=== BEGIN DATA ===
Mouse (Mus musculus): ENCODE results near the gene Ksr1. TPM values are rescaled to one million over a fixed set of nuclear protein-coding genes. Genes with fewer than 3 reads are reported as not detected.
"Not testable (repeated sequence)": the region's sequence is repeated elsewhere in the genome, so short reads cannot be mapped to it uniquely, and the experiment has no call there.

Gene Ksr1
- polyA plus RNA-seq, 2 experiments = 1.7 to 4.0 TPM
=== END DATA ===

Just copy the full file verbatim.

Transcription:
Mouse (Mus musculus): ENCODE results near the gene Ksr1. TPM values are rescaled to one million over a fixed set of nuclear protein-coding genes. Genes with fewer than 3 reads are reported as not detected.
"Not testable (repeated sequence)": the region's sequence is repeated elsewhere in the genome, so short reads cannot be mapped to it uniquely, and the experiment has no call there.

Gene Ksr1
- polyA plus RNA-seq, 2 experiments = 1.7 to 4.0 TPM